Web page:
The number of children permanently excluded from schools in England has fallen for the first time in three years, government figures show.
Exclusion rates varied widely among ethnic groups
There were 9,290 expulsions from primary, secondary and special schools in 2002-3, a decrease
of 3% from 9,535 the previous year.
However, the proportion of pupils affected hardly changed, as school rolls also fell during the period.
Meanwhile, a poll by the Conservative Party suggests seven out of 10 adults think problems with truancy and poor discipline have increased in recent years.
1 - July 1998: target set of reducing exclusions by a third by September 2002
2 - July 1999: government Circular 10/99 toughens the exclusion guidelines
3 - April 2000: Education secretary signals change of heart after head teachers complain
4 - May 2001: Exclusion targets dropped
The Department for Education and Skills found 83% of those expelled in 2002-3 were from secondary schools, 14% were from primaries and 3% from special schools.
Exclusion was most common among 14 year olds, while, 82% of all those banned from schools were boys.
In terms of pupils' ethnic groups, those most likely to be excluded were travellers of Irish origin (51 in every 10,000). The least likely were Chinese pupils (2 in 10,000) and Indian (3 in 10,000) pupils.
In 2002-3, there were 1,074 appeals by parents against permanent exclusions, down from 1,125 the previous year.
Of these, 21.1% were successful, down from 24.4%.
New guidelines to independent appeals panels call for them to take into account the impact on the whole school of bringing back excluded pupils, and not to reinstate pupils on a technicality.
And, for the first time, the figures have been given for the proportion of successful appeals which resulted in children returning to the same institution. For 2002-3 it was 71.3%.
The overall fall in exclusions was the first since 1999-2000. In 1996-7 the number was 12,700.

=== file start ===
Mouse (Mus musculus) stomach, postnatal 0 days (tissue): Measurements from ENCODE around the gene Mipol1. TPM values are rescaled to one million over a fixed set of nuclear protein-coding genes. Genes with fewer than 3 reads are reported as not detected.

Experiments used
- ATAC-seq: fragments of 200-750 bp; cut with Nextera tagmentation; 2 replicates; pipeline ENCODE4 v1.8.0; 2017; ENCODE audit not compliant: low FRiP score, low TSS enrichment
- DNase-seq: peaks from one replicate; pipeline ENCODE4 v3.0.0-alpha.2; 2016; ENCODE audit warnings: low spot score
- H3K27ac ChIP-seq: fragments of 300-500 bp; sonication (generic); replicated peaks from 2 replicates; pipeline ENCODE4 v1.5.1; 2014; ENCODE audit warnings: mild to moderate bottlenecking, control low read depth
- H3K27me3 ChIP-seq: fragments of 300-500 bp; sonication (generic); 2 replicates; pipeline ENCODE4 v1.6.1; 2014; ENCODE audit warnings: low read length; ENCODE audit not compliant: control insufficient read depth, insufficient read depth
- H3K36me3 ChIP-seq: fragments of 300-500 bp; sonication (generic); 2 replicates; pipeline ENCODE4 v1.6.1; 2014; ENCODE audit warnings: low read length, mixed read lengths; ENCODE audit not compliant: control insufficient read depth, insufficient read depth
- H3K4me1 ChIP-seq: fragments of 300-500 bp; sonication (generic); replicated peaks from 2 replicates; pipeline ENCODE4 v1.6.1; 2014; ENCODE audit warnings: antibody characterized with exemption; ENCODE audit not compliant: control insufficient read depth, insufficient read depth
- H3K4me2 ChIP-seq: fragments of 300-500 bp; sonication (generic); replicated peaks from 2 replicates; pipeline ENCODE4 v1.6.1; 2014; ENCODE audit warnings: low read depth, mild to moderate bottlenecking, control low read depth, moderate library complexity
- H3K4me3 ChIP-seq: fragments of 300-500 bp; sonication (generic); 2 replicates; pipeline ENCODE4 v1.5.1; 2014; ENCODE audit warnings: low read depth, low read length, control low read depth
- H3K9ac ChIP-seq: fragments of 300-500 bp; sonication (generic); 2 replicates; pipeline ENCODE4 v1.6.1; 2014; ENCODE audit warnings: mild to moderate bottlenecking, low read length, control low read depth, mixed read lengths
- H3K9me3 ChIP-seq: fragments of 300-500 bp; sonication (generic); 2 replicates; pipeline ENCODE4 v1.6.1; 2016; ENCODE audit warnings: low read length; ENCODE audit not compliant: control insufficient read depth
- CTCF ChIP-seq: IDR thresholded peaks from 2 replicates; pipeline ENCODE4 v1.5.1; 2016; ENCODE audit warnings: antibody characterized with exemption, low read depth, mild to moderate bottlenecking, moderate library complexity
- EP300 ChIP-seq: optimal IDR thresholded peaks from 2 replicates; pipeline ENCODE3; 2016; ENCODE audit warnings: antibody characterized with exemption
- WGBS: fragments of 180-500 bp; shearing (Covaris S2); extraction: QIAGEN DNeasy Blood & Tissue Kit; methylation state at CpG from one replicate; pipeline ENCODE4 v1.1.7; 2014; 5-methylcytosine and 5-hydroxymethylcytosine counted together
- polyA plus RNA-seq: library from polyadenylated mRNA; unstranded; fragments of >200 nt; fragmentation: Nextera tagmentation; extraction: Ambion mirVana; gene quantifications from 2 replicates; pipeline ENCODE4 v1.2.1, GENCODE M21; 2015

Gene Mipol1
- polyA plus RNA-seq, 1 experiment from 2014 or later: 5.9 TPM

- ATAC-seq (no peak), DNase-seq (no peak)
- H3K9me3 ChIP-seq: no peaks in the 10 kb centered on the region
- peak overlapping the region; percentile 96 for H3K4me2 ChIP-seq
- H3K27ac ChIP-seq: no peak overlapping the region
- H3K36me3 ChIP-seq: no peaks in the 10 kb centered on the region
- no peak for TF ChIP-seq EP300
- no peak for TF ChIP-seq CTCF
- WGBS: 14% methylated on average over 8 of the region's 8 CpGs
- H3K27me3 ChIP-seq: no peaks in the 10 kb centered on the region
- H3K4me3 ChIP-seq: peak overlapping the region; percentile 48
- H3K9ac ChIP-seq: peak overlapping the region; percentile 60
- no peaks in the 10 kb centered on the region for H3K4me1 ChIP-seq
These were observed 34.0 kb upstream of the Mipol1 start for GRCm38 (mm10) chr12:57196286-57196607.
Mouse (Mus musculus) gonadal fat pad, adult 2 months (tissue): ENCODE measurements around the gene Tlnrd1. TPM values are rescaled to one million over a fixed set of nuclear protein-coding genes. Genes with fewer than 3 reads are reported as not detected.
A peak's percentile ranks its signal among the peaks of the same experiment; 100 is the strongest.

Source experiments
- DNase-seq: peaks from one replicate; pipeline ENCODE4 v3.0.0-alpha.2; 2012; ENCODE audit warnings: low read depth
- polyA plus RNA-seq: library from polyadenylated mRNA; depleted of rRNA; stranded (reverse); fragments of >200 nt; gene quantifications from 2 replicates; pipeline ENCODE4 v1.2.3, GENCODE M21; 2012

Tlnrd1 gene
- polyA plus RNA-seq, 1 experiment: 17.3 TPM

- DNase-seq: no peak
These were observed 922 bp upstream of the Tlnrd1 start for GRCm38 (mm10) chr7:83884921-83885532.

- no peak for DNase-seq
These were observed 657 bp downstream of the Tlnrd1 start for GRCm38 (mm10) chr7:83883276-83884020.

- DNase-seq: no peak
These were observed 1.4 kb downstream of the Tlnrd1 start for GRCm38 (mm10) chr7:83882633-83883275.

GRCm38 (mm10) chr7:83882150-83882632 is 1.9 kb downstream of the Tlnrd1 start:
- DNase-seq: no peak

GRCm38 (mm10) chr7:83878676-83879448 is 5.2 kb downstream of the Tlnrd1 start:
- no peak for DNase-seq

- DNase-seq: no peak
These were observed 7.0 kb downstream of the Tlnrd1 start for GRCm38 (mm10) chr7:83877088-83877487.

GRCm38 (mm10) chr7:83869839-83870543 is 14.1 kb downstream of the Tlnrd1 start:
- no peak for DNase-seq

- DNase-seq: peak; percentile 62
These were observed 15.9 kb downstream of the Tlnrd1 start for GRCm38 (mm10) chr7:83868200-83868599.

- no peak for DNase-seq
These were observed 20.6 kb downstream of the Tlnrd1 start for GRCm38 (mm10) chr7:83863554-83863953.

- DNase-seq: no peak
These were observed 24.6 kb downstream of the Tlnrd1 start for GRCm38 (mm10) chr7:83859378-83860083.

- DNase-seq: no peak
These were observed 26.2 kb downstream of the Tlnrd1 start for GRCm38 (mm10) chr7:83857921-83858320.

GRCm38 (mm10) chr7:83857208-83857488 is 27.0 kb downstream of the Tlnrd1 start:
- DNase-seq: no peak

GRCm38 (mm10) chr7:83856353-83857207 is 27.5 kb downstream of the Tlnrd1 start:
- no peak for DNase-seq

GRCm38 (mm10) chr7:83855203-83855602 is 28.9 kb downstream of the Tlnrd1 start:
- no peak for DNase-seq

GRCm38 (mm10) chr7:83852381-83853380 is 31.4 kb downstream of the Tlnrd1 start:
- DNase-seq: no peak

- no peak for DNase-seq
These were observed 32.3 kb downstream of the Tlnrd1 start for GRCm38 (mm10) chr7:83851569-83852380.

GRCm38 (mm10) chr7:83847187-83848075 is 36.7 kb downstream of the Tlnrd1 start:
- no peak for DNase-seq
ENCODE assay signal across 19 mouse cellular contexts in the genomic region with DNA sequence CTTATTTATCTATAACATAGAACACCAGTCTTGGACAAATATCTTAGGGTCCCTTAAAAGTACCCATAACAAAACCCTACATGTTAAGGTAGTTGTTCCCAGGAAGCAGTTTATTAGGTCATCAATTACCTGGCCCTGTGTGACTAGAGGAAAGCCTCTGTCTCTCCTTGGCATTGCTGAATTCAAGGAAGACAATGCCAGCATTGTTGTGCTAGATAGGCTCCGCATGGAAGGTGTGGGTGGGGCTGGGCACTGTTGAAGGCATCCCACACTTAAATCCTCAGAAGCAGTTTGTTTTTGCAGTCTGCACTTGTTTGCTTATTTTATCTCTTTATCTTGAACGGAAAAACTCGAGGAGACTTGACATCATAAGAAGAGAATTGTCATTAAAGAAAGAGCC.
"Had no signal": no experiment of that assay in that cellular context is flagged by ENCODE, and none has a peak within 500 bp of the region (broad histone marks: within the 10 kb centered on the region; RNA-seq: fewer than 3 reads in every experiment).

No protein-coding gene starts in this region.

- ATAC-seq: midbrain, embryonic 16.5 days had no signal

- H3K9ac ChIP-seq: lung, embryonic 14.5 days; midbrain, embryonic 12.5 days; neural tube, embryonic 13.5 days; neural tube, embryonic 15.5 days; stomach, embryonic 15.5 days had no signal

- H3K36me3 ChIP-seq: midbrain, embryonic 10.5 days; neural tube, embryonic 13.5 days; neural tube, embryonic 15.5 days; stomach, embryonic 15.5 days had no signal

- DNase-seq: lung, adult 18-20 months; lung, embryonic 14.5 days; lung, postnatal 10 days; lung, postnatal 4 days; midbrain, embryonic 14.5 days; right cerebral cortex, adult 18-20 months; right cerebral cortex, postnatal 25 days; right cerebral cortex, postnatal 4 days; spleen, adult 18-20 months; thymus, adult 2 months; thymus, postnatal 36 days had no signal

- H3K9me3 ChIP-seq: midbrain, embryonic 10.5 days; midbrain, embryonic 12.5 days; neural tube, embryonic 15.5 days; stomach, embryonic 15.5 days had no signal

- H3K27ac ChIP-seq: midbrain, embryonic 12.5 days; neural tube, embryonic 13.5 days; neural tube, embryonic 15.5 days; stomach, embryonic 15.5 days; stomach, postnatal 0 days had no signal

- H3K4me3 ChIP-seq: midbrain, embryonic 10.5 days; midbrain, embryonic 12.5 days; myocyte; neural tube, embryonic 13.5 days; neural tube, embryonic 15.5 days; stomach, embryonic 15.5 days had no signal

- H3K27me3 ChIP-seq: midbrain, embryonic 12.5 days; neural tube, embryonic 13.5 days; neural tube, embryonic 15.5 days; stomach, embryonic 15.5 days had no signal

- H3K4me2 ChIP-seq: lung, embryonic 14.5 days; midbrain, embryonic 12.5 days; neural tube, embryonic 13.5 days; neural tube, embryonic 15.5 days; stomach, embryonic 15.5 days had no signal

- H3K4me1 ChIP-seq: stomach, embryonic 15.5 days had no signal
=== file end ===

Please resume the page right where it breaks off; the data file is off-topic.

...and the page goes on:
Education minister Ivan Lewis said: "We are getting the balance right, helping teachers to improve behaviour in the classroom and backing their authority when pupils' behaviour warrants exclusion."
But a poll of 501 adults carried out on behalf of the Conservative Party found 72% thought truancy and poor discipline in schools had worsened.
Added to this, 74% wanted final decisions concerning expulsions of violent and disruptive pupils to rest with head teachers, rather than appeals panels, as is currently the case.
The Shadow Education Secretary, Tim Yeo, said: "Labour has spent £835m on initiatives that were supposed to get truancy under control, but an overwhelming majority think that truancy and poor discipline in schools have got worse over the last few years.
"More than one million pupils are absent from school through truancy each year, and a teacher gets attacked every seven minutes. Politicians need to show parents that they understand the scale of these problems and are committed to taking action to put things right."
The government's findings also come as the National Union of Teachers says staff are facing a "constant battle" against bad behaviour.
Two-thirds of 230 teachers questioned for its survey said indiscipline was preventing them from doing their job.